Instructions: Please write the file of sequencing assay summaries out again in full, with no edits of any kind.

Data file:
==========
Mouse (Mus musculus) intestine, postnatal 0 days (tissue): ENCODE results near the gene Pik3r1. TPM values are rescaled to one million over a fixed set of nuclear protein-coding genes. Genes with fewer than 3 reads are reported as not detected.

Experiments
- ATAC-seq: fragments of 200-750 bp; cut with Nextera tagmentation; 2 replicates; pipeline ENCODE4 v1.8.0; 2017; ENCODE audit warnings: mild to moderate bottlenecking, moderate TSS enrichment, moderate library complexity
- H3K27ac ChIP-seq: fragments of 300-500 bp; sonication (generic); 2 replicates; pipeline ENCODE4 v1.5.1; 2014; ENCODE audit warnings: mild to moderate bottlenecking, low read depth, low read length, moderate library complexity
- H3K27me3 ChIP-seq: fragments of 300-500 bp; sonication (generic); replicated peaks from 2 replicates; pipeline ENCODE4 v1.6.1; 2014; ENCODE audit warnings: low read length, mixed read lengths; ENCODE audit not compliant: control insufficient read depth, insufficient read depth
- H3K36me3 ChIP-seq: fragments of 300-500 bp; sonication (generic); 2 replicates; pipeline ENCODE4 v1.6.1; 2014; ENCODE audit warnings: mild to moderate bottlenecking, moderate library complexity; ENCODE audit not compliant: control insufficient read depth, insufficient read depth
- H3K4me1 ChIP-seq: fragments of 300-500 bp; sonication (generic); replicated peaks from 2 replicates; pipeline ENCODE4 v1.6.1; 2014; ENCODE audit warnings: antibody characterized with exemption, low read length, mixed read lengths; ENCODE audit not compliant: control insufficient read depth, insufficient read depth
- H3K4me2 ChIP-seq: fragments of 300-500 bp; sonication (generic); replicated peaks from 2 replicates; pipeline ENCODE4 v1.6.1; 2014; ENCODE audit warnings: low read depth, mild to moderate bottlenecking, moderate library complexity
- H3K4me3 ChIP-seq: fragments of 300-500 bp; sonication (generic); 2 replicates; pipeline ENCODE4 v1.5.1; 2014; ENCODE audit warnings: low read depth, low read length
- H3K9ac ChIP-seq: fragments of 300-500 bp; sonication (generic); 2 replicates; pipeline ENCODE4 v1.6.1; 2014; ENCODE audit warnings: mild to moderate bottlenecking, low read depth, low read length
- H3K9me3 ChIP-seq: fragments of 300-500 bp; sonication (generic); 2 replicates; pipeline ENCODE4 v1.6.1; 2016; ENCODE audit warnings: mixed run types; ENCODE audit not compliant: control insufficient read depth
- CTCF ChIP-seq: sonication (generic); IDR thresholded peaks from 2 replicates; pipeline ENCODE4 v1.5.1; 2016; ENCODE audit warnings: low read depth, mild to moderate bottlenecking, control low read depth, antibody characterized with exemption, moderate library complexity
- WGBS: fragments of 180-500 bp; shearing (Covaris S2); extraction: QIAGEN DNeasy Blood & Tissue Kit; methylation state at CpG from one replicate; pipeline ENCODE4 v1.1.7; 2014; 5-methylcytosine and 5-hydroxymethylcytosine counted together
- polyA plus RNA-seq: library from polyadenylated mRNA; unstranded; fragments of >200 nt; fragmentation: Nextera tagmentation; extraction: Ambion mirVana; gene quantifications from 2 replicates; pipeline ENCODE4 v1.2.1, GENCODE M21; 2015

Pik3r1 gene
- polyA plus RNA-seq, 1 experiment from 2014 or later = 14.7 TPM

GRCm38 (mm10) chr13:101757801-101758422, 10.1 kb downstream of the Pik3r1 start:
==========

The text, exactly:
Mouse (Mus musculus) intestine, postnatal 0 days (tissue): ENCODE results near the gene Pik3r1. TPM values are rescaled to one million over a fixed set of nuclear protein-coding genes. Genes with fewer than 3 reads are reported as not detected.

Experiments
- ATAC-seq: fragments of 200-750 bp; cut with Nextera tagmentation; 2 replicates; pipeline ENCODE4 v1.8.0; 2017; ENCODE audit warnings: mild to moderate bottlenecking, moderate TSS enrichment, moderate library complexity
- H3K27ac ChIP-seq: fragments of 300-500 bp; sonication (generic); 2 replicates; pipeline ENCODE4 v1.5.1; 2014; ENCODE audit warnings: mild to moderate bottlenecking, low read depth, low read length, moderate library complexity
- H3K27me3 ChIP-seq: fragments of 300-500 bp; sonication (generic); replicated peaks from 2 replicates; pipeline ENCODE4 v1.6.1; 2014; ENCODE audit warnings: low read length, mixed read lengths; ENCODE audit not compliant: control insufficient read depth, insufficient read depth
- H3K36me3 ChIP-seq: fragments of 300-500 bp; sonication (generic); 2 replicates; pipeline ENCODE4 v1.6.1; 2014; ENCODE audit warnings: mild to moderate bottlenecking, moderate library complexity; ENCODE audit not compliant: control insufficient read depth, insufficient read depth
- H3K4me1 ChIP-seq: fragments of 300-500 bp; sonication (generic); replicated peaks from 2 replicates; pipeline ENCODE4 v1.6.1; 2014; ENCODE audit warnings: antibody characterized with exemption, low read length, mixed read lengths; ENCODE audit not compliant: control insufficient read depth, insufficient read depth
- H3K4me2 ChIP-seq: fragments of 300-500 bp; sonication (generic); replicated peaks from 2 replicates; pipeline ENCODE4 v1.6.1; 2014; ENCODE audit warnings: low read depth, mild to moderate bottlenecking, moderate library complexity
- H3K4me3 ChIP-seq: fragments of 300-500 bp; sonication (generic); 2 replicates; pipeline ENCODE4 v1.5.1; 2014; ENCODE audit warnings: low read depth, low read length
- H3K9ac ChIP-seq: fragments of 300-500 bp; sonication (generic); 2 replicates; pipeline ENCODE4 v1.6.1; 2014; ENCODE audit warnings: mild to moderate bottlenecking, low read depth, low read length
- H3K9me3 ChIP-seq: fragments of 300-500 bp; sonication (generic); 2 replicates; pipeline ENCODE4 v1.6.1; 2016; ENCODE audit warnings: mixed run types; ENCODE audit not compliant: control insufficient read depth
- CTCF ChIP-seq: sonication (generic); IDR thresholded peaks from 2 replicates; pipeline ENCODE4 v1.5.1; 2016; ENCODE audit warnings: low read depth, mild to moderate bottlenecking, control low read depth, antibody characterized with exemption, moderate library complexity
- WGBS: fragments of 180-500 bp; shearing (Covaris S2); extraction: QIAGEN DNeasy Blood & Tissue Kit; methylation state at CpG from one replicate; pipeline ENCODE4 v1.1.7; 2014; 5-methylcytosine and 5-hydroxymethylcytosine counted together
- polyA plus RNA-seq: library from polyadenylated mRNA; unstranded; fragments of >200 nt; fragmentation: Nextera tagmentation; extraction: Ambion mirVana; gene quantifications from 2 replicates; pipeline ENCODE4 v1.2.1, GENCODE M21; 2015

Pik3r1 gene
- polyA plus RNA-seq, 1 experiment from 2014 or later = 14.7 TPM

GRCm38 (mm10) chr13:101757801-101758422, 10.1 kb downstream of the Pik3r1 start: